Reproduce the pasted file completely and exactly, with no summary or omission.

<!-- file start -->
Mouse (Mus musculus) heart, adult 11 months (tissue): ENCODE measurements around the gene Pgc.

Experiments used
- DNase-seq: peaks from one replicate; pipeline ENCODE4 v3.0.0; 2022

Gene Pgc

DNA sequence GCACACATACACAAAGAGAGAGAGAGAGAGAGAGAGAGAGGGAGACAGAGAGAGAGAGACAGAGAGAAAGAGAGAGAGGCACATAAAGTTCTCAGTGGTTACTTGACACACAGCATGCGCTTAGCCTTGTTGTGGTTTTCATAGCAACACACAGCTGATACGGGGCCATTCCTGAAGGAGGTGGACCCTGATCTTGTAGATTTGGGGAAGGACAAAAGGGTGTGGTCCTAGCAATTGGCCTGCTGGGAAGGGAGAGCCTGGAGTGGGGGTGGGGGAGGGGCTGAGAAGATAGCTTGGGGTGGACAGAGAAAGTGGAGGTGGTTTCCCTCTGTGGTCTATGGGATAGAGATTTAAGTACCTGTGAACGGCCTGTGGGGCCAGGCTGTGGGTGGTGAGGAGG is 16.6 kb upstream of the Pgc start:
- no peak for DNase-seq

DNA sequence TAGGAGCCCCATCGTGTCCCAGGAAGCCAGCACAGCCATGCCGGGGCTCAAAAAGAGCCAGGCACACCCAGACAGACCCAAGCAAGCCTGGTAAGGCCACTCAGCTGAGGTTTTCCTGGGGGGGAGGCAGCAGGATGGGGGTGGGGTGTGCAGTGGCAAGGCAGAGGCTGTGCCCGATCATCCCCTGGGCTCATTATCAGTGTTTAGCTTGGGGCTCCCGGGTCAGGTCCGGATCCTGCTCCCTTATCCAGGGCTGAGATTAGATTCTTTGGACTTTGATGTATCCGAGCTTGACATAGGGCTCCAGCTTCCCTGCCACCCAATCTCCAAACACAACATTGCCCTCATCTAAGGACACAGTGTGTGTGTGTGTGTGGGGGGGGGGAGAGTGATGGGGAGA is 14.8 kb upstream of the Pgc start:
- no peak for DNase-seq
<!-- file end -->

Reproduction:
Mouse (Mus musculus) heart, adult 11 months (tissue): ENCODE measurements around the gene Pgc.

Experiments used
- DNase-seq: peaks from one replicate; pipeline ENCODE4 v3.0.0; 2022

Gene Pgc

DNA sequence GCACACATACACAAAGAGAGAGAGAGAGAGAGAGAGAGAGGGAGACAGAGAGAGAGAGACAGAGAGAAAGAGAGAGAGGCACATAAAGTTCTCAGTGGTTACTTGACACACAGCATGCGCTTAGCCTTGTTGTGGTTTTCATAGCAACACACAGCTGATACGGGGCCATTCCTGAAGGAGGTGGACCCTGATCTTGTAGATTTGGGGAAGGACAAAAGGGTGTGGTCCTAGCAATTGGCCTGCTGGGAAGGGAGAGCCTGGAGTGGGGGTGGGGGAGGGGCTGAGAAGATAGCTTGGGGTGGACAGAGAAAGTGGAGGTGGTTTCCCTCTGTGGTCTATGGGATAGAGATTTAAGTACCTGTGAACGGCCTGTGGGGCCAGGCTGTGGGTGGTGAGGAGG is 16.6 kb upstream of the Pgc start:
- no peak for DNase-seq

DNA sequence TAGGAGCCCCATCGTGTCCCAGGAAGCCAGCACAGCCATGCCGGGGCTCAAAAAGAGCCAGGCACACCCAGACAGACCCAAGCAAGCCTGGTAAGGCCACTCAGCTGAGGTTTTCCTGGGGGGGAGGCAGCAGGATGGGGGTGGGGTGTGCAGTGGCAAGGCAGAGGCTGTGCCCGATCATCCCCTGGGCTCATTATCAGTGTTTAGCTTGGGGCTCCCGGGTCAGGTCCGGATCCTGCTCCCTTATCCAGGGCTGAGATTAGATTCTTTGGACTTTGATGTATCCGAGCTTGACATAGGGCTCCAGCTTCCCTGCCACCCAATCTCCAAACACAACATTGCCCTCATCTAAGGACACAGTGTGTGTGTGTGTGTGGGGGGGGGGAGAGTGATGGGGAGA is 14.8 kb upstream of the Pgc start:
- no peak for DNase-seq